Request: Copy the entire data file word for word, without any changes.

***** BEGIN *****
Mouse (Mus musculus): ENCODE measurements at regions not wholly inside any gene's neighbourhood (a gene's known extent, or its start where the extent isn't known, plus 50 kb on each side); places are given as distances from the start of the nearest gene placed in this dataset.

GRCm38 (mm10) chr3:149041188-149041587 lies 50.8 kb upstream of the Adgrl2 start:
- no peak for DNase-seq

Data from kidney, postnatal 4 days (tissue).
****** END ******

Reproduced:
Mouse (Mus musculus): ENCODE measurements at regions not wholly inside any gene's neighbourhood (a gene's known extent, or its start where the extent isn't known, plus 50 kb on each side); places are given as distances from the start of the nearest gene placed in this dataset.

GRCm38 (mm10) chr3:149041188-149041587 lies 50.8 kb upstream of the Adgrl2 start:
- no peak for DNase-seq

Data from kidney, postnatal 4 days (tissue).